Aged Care

What is Aged Care? 

Aged care is the living and nursing care services for older Australians who can no longer live independently or need help to stay in their homes. These services include both residential aged care in nursing home and home care services.

Nursing homes (aged care homes) provide three kinds of care: 

Home care includes two types of government-funded services for people living at home: the Commonwealth Home Support Program, which offers some help with daily tasks; and the Home Care Packages Program, which can provide a greater range of services.

The Aged Care System 

The aged care system in Australia is the responsibility of the Commonwealth Government under the Department of Health. The Government provides the funding to support aged care services, regulates the costs and accreditation for nursing homes and oversee legislation for aged care.

In 2012, the Commonwealth began a 10-year plan to reform the aged care system and ensure it stays workable and affordable as our population ages.

These changes mean you must now contribute to the cost of your aged care. Since July 2014, nursing home residents need to pay the following fees:

  • A basic daily fee
  • A means-tested care fee
  • An accommodation cost with three ways of paying – this is called a Refundable Accommodation Deposit (RAD)
  • Any additional fees if you choose to have extra services that aren’t included in the basic fees and costs

These fees are determined according to your ability to pay. If you have few assets, you will likely only pay for your bed using the Age Pension.

Others will have to pay for the daily fee, which is adjusted based on your wealth; and the Refundable Accommodation Deposit (RAD) which can be paid as a refundable lump sum payment or a non-refundable Daily Accommodation Payment (DAP).

The average RAD is now around $320,000, while the average DAP is now about $60 (based on $300,000 RAD). 

To be approved for a nursing home (aged care home) or home care, you need to register with my aged care, the Federal Government’s aged care service.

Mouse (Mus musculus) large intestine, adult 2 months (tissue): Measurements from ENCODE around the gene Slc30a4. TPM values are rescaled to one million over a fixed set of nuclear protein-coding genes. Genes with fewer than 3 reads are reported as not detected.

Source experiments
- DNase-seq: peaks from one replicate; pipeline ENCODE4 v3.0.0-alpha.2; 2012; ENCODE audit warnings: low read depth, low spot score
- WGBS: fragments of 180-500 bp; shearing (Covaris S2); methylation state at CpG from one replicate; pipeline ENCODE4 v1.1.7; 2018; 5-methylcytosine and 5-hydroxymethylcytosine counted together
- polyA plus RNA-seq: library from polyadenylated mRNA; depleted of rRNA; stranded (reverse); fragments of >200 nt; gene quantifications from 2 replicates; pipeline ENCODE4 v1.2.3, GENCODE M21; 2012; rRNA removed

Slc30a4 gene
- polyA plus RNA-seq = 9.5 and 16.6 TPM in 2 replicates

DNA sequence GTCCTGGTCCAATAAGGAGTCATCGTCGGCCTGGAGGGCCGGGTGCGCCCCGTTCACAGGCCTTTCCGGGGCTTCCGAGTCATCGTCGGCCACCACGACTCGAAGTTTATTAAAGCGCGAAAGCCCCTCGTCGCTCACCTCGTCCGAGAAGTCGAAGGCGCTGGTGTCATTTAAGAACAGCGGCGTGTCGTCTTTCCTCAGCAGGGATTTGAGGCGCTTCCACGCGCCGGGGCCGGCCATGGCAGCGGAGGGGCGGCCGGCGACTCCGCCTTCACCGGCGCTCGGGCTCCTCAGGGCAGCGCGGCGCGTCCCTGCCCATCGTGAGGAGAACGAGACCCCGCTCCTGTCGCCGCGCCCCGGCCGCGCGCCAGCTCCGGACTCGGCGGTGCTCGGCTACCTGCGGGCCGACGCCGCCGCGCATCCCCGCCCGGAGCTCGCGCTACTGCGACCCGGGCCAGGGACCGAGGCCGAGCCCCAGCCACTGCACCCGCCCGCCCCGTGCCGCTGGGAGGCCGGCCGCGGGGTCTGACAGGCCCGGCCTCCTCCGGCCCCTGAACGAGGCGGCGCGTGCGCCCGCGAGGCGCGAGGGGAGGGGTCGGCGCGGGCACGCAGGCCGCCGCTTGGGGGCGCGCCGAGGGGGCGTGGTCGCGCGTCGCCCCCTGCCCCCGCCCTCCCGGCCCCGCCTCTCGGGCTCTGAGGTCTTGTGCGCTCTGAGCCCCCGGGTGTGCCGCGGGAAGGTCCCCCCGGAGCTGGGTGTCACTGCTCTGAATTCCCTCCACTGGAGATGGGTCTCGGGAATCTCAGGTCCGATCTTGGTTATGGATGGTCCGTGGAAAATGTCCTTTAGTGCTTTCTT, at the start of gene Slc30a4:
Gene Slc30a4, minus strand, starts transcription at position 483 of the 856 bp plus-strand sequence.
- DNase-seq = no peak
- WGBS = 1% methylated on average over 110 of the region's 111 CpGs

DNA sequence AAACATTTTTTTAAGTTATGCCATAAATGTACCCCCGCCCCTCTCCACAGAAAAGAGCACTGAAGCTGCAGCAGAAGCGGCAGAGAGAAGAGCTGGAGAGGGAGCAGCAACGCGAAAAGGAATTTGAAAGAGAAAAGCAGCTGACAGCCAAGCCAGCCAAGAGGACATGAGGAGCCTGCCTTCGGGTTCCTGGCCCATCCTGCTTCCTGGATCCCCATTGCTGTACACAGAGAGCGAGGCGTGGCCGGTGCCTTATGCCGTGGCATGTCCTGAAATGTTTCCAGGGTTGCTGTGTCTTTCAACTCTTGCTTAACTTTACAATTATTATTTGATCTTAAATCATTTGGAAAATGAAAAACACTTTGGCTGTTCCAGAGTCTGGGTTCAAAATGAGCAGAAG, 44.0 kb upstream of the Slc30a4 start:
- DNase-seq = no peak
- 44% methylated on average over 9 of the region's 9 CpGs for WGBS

You will also need to complete a Government Income and Assets Test and be assessed by an Aged Care Assessment Team (ACAT). This takes some time and means it can be up to 12 weeks before you can access an aged care bed.

With our aged care system almost at capacity, you’re also unlikely to receive the aged care services or nursing home place that you want immediately.

With more people opting to stay longer in their homes, the Federal Government is also encouraging older people to access home care as it costs less and reduces the strain on our aged care system.

This has led them to change the way home care is funded. From February 27, 2017, the Commonwealth is giving residents control of the funding to pay their care so they can decide who they will use – this is known as Consumer Directed Care (CDC).

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A special thanks to our contributors

Caroline Egan

DCM Media, agedcare101

Caroline has a wealth of experience writing within the retirement and aged care sector and is a contributing journalist for the and agedcare101 blog and accompanying newsletters.

Ian Horswill


Ian is a journalist, writer and sub-editor for the aged care sector, working at The DCM Group. He writes for The Weekly Source, agedcare101, and the DCM Institute fortnightly newsletter Friday. Ian is in daily contact with CEOs of retirement living, land lease and the aged care operations and makes a new contact every week. He investigates media releases, LinkedIn and Facebook for a good source for ideas for stories.

Lauren Broomham

Retirement and Aged Care Journalist

Lauren is a journalist for, agedcare101 and The Donaldson Sisters. Growing up in a big family in small town communities, she has always had a love for the written word, joining her local library at the age of six months. With over eight years' experience in writing and editing, she is a keen follower of news and current affairs with a nose for a good story.

Jill Donaldson


Jill has been practicing as a clinical physiotherapist for 30 years. For the last 13 years she has worked solely in the Aged Care sector in more than 50 metropolitan and regional facilities. Jill has also toured care facilities in the US and Africa and is a passionate advocate for both the residents in aged care and the staff who care for them. She researches and writes for DCM Media.

Chris Baynes

DCM Media, agedcare101

Chris has been a journalist and publisher in the retirement village and aged care sectors for 11 years. He has visited over 250 retirement villages and 50 aged care facilities both within Australia and internationally. Chris is a regular speaker at industry conferences plus is a frequent radio commentator.

Annie Donaldson

Nurse and Carer

Annie has a long career in both nursing and the media. She has planned and co-ordinated the medical support from both international TV productions and major stadium events. In recent years she has been a primary family carer plus involved in structured carer support.